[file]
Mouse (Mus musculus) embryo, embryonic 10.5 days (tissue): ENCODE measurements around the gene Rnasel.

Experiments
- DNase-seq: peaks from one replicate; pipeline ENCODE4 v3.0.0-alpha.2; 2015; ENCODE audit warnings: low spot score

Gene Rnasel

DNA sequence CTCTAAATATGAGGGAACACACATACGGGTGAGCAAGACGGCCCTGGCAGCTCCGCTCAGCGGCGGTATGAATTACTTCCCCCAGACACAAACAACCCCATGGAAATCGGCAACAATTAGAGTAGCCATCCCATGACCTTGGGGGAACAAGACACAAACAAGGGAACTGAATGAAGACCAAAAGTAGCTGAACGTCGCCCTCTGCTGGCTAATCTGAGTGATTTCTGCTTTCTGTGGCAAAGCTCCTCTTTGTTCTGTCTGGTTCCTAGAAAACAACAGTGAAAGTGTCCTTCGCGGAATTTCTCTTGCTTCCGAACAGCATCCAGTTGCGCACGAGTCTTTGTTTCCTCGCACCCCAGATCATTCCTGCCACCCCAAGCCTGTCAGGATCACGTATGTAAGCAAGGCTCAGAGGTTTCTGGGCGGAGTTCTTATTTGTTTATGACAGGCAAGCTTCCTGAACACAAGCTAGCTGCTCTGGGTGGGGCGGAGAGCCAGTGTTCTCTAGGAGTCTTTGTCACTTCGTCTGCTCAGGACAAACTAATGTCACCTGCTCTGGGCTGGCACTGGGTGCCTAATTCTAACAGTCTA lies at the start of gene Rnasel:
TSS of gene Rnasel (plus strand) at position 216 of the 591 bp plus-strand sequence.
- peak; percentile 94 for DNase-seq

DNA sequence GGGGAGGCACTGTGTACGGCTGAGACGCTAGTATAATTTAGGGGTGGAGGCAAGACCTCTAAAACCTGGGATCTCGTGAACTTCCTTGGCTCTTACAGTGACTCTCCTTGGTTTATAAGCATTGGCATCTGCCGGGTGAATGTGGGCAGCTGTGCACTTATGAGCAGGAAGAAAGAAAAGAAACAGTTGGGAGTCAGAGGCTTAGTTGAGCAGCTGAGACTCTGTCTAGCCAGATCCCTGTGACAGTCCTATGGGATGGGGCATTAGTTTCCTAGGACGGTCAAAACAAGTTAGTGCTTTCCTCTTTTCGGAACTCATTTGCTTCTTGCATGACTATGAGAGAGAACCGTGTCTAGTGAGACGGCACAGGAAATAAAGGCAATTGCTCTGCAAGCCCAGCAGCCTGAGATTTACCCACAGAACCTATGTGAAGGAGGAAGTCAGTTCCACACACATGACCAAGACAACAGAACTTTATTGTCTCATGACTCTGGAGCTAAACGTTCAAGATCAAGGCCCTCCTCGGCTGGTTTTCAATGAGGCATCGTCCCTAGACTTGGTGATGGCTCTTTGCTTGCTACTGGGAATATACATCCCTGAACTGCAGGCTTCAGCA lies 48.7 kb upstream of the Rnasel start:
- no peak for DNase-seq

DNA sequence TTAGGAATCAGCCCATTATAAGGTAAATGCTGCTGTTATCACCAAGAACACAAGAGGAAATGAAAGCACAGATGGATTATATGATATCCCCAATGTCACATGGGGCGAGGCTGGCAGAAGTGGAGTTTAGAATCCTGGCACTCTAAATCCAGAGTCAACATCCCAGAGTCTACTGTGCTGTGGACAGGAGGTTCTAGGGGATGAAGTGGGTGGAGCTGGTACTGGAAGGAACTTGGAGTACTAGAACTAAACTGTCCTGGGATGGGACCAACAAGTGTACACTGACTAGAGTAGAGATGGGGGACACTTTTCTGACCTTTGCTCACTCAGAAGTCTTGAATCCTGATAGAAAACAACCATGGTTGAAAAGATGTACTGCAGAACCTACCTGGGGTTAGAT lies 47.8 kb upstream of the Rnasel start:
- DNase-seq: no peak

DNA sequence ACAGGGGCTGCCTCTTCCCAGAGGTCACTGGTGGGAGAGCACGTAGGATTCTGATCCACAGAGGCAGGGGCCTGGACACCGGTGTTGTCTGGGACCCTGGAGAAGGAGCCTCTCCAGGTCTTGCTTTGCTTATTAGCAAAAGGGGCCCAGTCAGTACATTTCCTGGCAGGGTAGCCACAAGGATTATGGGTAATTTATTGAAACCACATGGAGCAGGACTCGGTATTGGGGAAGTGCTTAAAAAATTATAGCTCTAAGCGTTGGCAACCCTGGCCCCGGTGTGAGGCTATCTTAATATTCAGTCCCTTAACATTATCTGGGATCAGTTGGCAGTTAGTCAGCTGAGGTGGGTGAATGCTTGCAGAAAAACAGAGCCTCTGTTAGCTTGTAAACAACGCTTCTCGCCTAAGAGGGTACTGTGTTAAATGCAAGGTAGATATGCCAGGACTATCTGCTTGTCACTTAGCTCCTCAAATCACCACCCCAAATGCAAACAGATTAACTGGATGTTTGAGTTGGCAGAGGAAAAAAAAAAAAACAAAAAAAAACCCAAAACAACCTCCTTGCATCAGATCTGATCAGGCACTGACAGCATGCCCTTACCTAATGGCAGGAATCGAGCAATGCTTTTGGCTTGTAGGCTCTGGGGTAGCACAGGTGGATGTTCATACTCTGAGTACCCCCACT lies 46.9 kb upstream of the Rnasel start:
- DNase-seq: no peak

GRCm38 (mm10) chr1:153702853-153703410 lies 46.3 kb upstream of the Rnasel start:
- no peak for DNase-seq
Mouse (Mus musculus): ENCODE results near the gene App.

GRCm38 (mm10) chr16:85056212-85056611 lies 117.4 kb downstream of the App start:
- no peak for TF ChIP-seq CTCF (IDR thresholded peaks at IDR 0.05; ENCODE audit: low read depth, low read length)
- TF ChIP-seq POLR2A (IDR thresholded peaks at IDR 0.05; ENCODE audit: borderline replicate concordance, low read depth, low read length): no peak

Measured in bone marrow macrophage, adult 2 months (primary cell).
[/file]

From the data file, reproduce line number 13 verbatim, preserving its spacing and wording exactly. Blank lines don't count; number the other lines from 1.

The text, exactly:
- DNase-seq: no peak